Plunging stock prices and valuations already have badly rattled investors, and it's likely to get worse if earnings forecasts are any indication. In December, analysts cut their 2019 earnings forecasts on more than half of the companies in the S&P 500 Index (SPX), according to data compiled by FactSet Research Systems. This is the first time in two years that such an extensive downgrading of profit projections has occurred, according to The Wall Street Journal.
Significance For Investors
Stock prices are under pressure from anticipated interest rate hikes by the Federal Reserve and lingering concerns about the negative economic effects of America's escalating trade conflict with China led by President Trump. These two factors are among several headwinds that could lead to a so-called earnings recession.
“An earnings recession isn’t a sure thing...but if these key [economic] indicators stay on their current path, it may be hard for stocks to avoid that conclusion,” observes Jeffrey Kleintop, chief global investment strategist at Charles Schwab, per the Journal. As defined by S&P Dow Jones Indices, an earnings recession usually occurs when S&P 500 earnings per share decline for two quarters from the same period a year earlier.
Propelled by economic growth and corporate tax cuts, S&P 500 earnings are projected to post a 22% year over year (YOY) growth rate in 2018, per the same sources. Profit growth in 2019 was forecast to be 10.1% at the end of last September. The latest estimates have brought that figure down to 7.8%.
The most recent release of the monthly Global Fund Manager Survey conducted by Bank of America Merrill Lynch indicates that leading global investment managers are the most pessimistic about the corporate profit outlook since the 2008 financial crisis, per the Journal. The principal factors that they believe will depress profits are rising wages, increased costs of imported materials (partly due to tariffs), and slowing economic growth outside the U.S. Additionally, corporate tax cuts in the U.S. boosted profits in 2018 versus 2017, but aren't expected to deliver growth in 2019 versus 2018.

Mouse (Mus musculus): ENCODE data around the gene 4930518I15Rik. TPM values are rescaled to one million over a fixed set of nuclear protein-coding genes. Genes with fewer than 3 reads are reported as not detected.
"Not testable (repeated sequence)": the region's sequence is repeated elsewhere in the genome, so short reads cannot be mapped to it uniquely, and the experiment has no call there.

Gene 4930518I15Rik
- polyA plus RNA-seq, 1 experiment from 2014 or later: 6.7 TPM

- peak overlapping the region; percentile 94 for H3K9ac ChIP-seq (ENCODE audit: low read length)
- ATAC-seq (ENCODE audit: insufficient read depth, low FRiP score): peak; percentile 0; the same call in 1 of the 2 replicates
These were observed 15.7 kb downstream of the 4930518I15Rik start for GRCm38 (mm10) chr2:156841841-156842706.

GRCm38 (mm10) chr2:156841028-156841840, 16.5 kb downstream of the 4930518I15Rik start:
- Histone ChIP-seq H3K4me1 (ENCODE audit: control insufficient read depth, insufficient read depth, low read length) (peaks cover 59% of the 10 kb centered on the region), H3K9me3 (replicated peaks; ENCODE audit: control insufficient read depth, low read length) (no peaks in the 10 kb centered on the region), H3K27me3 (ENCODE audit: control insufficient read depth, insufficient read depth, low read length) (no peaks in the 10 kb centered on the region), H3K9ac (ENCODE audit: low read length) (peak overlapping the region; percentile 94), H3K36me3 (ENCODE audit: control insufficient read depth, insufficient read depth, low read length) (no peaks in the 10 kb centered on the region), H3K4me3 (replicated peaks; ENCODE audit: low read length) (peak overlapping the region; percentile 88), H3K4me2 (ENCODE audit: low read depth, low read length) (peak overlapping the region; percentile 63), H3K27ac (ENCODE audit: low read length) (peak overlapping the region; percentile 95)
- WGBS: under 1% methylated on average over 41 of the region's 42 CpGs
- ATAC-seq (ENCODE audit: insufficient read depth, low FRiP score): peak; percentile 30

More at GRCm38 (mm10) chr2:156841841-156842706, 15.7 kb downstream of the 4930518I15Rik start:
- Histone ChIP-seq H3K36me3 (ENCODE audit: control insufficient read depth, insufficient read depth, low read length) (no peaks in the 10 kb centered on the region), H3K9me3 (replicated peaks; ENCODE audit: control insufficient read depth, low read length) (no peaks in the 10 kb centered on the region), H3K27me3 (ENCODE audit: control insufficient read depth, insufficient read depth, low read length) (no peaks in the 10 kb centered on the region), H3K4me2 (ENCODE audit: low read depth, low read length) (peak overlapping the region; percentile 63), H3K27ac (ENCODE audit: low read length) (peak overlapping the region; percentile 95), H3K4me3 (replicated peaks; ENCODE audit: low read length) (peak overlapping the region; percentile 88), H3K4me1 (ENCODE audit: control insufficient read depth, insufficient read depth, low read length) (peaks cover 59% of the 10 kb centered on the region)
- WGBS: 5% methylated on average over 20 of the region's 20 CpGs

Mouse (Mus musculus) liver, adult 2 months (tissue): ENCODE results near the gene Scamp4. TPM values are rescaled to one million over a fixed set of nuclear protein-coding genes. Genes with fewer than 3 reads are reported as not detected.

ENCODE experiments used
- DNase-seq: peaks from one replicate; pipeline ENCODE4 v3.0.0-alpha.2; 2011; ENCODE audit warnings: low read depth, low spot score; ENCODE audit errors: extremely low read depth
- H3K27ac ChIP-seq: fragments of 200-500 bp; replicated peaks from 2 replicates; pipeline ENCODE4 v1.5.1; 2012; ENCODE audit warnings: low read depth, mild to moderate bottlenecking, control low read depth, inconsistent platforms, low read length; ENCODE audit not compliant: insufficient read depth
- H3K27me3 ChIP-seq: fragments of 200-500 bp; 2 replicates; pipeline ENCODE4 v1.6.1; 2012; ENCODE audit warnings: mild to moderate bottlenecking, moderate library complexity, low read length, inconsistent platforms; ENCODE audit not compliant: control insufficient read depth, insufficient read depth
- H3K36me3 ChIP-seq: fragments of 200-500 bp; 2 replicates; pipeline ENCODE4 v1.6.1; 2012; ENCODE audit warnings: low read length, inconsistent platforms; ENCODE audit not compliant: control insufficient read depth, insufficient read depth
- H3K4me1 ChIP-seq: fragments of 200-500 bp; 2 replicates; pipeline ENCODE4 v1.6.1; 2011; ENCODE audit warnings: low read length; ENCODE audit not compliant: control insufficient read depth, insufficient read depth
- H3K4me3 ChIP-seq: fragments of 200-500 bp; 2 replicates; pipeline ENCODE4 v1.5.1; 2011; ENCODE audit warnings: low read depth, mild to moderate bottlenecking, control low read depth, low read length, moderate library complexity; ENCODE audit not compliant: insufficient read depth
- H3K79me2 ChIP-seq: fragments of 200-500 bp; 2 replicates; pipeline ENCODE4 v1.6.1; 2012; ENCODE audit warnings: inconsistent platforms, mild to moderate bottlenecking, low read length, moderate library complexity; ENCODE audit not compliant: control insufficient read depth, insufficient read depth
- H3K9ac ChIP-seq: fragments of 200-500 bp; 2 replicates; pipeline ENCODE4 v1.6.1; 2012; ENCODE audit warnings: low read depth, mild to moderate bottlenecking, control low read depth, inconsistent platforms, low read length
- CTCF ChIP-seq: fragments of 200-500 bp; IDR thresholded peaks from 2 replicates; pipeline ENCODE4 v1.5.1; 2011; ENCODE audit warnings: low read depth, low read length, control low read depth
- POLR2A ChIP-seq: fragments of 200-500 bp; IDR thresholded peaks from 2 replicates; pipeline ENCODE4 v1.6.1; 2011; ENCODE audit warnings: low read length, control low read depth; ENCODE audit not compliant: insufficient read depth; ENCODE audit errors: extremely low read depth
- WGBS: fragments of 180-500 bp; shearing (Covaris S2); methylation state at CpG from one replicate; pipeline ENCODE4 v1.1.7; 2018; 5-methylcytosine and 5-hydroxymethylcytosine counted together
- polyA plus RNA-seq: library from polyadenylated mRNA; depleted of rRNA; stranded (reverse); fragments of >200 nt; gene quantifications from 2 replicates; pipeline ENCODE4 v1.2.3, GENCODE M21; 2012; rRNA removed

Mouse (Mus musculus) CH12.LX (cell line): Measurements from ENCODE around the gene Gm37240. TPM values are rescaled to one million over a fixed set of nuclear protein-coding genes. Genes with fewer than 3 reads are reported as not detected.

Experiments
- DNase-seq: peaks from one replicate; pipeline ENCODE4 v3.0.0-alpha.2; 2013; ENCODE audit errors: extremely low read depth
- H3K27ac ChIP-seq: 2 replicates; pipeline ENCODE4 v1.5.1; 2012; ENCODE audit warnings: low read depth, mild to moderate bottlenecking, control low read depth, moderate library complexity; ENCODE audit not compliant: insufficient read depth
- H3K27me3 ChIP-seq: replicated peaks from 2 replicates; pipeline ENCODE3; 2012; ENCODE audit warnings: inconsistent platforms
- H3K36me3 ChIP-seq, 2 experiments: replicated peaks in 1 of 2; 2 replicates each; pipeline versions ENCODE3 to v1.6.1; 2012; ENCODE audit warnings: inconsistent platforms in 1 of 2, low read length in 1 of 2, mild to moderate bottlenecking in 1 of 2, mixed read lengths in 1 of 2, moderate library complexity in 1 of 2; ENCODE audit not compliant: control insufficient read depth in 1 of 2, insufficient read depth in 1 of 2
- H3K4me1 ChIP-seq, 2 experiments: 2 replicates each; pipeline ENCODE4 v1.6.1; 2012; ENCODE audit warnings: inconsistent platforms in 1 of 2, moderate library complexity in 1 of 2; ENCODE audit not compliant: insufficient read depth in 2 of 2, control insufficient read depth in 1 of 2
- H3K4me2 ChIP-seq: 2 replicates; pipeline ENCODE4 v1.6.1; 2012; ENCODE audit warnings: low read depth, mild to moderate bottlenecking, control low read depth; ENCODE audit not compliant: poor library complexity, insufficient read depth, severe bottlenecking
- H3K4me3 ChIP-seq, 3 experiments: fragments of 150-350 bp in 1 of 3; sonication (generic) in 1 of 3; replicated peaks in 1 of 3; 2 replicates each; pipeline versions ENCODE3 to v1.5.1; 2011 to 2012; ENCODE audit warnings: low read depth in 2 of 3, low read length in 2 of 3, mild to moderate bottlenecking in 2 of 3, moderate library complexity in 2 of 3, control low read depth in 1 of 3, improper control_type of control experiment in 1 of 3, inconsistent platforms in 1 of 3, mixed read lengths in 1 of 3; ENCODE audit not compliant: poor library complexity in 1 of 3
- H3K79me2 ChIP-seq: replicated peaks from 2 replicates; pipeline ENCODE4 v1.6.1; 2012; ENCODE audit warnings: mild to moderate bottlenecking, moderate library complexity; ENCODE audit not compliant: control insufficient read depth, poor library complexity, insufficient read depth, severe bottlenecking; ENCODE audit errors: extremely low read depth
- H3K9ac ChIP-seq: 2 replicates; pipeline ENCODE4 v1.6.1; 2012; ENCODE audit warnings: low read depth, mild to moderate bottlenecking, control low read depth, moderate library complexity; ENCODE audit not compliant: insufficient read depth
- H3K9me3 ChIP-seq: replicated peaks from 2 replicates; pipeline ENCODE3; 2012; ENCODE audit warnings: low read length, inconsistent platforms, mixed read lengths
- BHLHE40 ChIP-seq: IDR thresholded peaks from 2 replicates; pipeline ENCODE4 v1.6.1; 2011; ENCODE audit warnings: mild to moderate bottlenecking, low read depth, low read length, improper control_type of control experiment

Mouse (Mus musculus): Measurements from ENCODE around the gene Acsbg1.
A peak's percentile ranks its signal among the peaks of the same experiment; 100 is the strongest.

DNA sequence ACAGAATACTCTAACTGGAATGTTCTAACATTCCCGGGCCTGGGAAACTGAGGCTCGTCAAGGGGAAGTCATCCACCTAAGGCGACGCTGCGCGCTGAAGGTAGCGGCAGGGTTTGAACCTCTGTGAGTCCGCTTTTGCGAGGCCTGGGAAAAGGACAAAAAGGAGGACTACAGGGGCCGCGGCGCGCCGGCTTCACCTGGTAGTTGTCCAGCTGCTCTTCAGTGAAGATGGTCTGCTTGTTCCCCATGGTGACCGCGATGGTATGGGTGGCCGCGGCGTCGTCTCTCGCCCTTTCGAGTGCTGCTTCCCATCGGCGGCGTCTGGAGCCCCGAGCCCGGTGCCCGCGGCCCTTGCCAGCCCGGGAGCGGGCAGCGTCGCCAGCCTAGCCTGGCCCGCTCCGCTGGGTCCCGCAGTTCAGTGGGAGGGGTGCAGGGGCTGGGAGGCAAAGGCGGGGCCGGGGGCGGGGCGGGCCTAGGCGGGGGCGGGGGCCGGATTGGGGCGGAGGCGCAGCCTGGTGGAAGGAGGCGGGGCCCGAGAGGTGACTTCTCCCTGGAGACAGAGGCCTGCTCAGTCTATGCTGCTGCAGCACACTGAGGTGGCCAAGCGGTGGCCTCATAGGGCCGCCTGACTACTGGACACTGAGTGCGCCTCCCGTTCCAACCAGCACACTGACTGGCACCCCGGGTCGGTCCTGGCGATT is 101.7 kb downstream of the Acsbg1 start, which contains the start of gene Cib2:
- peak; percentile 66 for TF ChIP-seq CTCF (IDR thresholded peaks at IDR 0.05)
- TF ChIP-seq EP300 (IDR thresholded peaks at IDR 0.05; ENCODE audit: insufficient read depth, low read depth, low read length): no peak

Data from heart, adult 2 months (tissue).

Many market analysts are equally pessimistic. "The global economy is already on an irreversible path to an economic downturn," Naka Matsuzawa, chief rates strategist at Japan-based Nomura Securities, writes in a report cited by Business Insider. He bases this conclusion on his analysis of the global credit cycle. Noting that the cycle typically lasts about 10 years, Matsuzawa finds that it is nearly at a peak right now, to be followed by a contraction and economic recession.
Meanwhile, the price of oil is sending mixed signals. While a recent decline in oil prices bodes well for profits outside the energy sector, by reducing the costs of energy inputs, it also may be "more of a prediction for a global economic slowdown [than] simply a supply and demand imbalance," per Sam Stovall, chief investment strategist at CFRA Research, as quoted by the Journal. "Oil is adding to the agita associated with earnings," Stovall says.
If the global economy does indeed falter, and corporate earnings with it, it is pretty much inevitable that stock prices will follow downwards. Among the big milestones in the first quarter of 2019 will be early March, a deadline set by President Trump for reaching a trade deal with China. Depending on how the negotiations progress, that date might see either a relaxation in trade tensions, or the imposition of new tariffs by Trump that will raise costs for U.S. businesses and consumers. That would further dim the outlook for corporate profits and the economy alike.